Sultan of Brunei, Hassanal Bolkiah
Brunei will join a handful of countries that punish homosexuality with the death penalty when “cruel and inhuman” laws come into place next week.
The new provisions of a draconian sharia law Penal Code will come into effect from 3 April, and will include whipping, torture and death by stoning for same-sex acts and amputation of a hand and a foot for those found guilty of theft.
The southeast Asian kingdom began the implementation of an extreme interpretation of sharia law in 2014, despite international condemnation.
“Brunei must immediately halt its plans to implement these vicious punishments, and revise its Penal Code in compliance with its human rights obligations. The international community must urgently condemn Brunei’s move to put these cruel penalties into practice,” said Rachel Chhoa-Howard, Brunei Researcher at Amnesty International.
Chhoa-Howard asserted that, “To legalise such cruel and inhuman penalties is appalling of itself. Some of the potential ‘offences’ should not even be deemed crimes at all, including consensual sex between adults of the same gender.”
Homosexuality was already illegal in Brunei under British colonial era laws with punishment of up to 10 years’ imprisonment.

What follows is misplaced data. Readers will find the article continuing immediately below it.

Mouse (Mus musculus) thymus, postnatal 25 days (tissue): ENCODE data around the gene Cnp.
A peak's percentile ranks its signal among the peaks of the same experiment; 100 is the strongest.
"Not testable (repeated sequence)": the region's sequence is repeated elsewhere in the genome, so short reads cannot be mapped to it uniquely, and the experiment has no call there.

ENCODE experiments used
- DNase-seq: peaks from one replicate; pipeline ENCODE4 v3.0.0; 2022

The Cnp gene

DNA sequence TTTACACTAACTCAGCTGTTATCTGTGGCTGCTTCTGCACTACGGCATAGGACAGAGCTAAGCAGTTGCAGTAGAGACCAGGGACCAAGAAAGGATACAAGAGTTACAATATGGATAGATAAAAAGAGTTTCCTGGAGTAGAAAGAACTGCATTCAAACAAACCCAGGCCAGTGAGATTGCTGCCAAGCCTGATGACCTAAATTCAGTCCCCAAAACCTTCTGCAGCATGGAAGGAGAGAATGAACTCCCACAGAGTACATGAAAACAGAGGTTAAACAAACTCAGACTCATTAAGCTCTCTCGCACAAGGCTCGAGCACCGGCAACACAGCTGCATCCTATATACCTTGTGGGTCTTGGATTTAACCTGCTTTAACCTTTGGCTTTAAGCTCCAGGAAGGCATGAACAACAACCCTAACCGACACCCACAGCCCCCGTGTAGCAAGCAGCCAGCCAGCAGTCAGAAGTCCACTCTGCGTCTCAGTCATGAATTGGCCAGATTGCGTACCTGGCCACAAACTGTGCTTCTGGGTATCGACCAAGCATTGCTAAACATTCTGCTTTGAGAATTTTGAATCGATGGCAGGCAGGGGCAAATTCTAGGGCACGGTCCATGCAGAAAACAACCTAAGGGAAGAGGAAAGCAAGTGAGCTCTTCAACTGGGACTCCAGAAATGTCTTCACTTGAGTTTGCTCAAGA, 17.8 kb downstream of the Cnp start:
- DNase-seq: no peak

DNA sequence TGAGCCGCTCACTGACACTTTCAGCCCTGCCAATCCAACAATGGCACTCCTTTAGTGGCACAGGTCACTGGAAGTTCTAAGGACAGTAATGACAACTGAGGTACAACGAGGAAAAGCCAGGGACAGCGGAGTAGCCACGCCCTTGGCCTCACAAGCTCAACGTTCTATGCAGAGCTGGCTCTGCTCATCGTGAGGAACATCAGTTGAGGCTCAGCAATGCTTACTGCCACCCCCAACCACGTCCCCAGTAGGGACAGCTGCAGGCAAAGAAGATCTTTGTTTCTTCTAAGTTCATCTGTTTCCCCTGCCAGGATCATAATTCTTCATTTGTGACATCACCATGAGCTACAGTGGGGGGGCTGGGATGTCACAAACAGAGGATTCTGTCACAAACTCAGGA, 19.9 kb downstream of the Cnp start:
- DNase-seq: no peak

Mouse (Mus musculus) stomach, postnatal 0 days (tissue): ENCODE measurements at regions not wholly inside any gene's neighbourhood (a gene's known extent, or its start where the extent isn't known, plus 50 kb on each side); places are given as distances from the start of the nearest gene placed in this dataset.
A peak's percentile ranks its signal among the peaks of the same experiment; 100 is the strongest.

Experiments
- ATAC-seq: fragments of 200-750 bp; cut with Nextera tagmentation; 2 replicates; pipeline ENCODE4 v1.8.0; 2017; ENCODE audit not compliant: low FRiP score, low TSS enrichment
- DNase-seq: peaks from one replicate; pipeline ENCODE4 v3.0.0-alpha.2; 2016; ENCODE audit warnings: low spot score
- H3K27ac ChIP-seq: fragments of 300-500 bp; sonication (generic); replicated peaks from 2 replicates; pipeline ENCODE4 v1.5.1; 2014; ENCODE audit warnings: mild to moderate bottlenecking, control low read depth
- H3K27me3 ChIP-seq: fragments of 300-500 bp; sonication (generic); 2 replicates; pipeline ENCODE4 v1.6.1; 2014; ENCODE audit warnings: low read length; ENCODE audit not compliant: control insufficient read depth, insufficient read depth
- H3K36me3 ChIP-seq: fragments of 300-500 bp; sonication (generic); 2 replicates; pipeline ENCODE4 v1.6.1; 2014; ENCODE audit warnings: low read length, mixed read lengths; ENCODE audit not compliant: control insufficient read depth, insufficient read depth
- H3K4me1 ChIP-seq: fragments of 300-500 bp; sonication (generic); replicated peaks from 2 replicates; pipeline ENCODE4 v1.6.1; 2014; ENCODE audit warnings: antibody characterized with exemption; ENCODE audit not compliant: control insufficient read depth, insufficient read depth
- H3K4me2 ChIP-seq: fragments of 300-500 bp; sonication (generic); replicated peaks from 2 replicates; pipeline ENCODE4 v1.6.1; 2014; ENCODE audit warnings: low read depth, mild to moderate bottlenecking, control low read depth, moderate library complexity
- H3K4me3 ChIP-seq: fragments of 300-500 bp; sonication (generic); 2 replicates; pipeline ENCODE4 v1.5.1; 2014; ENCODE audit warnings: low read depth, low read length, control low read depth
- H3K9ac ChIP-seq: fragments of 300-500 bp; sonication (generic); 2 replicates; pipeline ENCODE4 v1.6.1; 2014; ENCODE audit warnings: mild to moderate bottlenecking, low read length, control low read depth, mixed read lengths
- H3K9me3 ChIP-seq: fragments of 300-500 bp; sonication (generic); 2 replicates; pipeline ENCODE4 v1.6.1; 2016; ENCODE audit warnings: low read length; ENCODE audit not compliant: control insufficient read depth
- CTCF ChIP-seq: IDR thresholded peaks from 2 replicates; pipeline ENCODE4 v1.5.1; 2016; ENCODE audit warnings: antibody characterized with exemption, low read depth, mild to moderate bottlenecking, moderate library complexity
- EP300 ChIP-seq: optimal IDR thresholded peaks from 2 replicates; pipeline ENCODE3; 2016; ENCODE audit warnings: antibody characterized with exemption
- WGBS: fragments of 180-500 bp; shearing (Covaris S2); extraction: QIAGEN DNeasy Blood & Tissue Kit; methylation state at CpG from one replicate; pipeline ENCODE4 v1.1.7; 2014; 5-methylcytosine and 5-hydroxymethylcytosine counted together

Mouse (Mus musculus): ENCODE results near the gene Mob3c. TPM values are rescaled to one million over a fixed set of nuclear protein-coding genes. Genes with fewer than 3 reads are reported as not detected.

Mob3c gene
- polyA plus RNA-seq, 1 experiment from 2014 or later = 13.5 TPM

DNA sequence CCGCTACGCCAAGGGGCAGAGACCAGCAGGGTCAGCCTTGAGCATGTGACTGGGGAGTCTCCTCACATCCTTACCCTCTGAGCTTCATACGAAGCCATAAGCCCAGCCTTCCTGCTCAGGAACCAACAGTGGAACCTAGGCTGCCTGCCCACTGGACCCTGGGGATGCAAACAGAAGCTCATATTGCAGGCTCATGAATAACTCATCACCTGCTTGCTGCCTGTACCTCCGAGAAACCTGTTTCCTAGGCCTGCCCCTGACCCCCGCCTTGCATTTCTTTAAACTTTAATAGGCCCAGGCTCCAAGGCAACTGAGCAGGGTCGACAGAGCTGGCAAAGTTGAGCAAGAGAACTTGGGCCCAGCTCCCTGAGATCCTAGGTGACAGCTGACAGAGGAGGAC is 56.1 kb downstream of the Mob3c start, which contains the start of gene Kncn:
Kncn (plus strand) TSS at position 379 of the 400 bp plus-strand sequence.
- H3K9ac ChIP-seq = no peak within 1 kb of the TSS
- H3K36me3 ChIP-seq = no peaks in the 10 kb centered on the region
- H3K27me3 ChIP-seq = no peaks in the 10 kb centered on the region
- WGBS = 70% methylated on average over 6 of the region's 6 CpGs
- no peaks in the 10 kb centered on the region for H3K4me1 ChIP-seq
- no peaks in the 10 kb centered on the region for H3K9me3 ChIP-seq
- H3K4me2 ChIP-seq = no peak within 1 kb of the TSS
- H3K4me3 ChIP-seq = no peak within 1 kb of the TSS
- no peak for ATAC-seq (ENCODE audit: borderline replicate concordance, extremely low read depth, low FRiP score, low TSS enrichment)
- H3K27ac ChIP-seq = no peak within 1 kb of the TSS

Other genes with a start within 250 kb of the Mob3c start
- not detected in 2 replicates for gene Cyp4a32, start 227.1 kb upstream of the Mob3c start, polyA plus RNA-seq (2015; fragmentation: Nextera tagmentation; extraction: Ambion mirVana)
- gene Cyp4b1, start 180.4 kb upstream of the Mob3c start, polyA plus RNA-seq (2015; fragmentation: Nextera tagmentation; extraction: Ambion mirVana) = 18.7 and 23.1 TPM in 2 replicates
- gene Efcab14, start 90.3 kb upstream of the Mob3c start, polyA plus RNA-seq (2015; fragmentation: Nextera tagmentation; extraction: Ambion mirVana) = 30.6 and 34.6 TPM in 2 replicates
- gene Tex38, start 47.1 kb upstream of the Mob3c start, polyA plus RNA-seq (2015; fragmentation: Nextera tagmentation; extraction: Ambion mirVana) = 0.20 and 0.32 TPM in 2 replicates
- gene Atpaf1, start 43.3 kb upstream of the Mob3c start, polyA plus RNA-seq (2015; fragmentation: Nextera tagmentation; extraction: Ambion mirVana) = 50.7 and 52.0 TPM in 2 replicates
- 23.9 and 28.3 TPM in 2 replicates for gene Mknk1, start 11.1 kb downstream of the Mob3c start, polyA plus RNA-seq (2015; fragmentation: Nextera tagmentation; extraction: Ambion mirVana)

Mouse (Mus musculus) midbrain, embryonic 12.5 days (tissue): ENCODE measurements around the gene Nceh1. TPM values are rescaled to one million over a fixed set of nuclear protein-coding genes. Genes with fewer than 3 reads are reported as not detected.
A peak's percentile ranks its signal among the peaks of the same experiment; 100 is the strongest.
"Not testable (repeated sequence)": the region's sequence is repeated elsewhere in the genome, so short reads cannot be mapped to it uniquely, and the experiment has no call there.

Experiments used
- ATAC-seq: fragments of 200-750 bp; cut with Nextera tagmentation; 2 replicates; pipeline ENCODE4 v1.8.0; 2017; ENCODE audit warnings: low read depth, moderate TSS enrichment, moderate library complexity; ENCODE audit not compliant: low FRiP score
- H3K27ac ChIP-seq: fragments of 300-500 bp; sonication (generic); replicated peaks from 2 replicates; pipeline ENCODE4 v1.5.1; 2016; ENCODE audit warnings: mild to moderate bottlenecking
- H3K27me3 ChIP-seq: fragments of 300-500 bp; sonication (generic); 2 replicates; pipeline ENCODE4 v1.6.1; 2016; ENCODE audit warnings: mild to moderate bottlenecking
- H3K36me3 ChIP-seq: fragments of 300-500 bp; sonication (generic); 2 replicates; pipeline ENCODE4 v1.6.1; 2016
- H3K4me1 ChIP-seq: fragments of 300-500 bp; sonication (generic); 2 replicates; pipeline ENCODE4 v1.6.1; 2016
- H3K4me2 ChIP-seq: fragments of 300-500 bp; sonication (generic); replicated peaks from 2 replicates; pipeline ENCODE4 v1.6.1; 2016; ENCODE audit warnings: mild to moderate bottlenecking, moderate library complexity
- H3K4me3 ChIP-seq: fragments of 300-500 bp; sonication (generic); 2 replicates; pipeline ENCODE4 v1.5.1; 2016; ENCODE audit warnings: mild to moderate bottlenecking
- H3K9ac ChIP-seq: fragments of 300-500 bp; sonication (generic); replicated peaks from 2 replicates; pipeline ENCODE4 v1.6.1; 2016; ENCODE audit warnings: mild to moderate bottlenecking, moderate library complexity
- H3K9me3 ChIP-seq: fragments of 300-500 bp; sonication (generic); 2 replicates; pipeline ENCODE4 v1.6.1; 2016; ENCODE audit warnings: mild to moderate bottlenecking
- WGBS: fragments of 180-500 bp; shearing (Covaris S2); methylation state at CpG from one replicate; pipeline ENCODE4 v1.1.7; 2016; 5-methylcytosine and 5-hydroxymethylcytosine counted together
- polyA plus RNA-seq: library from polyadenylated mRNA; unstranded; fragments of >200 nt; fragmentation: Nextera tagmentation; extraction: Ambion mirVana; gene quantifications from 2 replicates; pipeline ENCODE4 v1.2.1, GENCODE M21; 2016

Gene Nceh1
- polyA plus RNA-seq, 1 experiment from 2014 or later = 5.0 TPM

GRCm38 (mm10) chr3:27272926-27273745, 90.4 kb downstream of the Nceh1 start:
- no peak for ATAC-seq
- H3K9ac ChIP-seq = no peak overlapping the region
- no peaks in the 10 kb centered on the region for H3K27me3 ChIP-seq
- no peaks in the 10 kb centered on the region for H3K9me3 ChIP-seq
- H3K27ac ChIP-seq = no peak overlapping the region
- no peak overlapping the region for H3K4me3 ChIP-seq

Brunei is ruled by Sultan Hassanal Bolkiah, who is the prime minister, minister of defence, minister of finance, head of Islam, head of customs, head of the supreme commander of the Royal Brunei Armed Forces and the inspector general of the Royal Brunei Police Force.
The Sultan has been ranked among the wealthiest individuals in the world, worth an estimated $20 billion in 2008, and is said to live in a 1,800-room palace.
According to the International Lesbian, Gay, Bisexual, Trans and Intersex Association (ILGA), the death penalty for consensual same-sex sexual acts is currently imposed in 6 UN member States.
In 4 of them (Iran, Saudi Arabia, Yemen, Sudan) it is applied State-wide; in 2 (Somalia, Nigeria) it is implemented only in specific provinces. There are another 5 States (Pakistan, Afghanistan, the United Arab Emirates, Qatar and Mauritania) where such a penalty remains a possibility.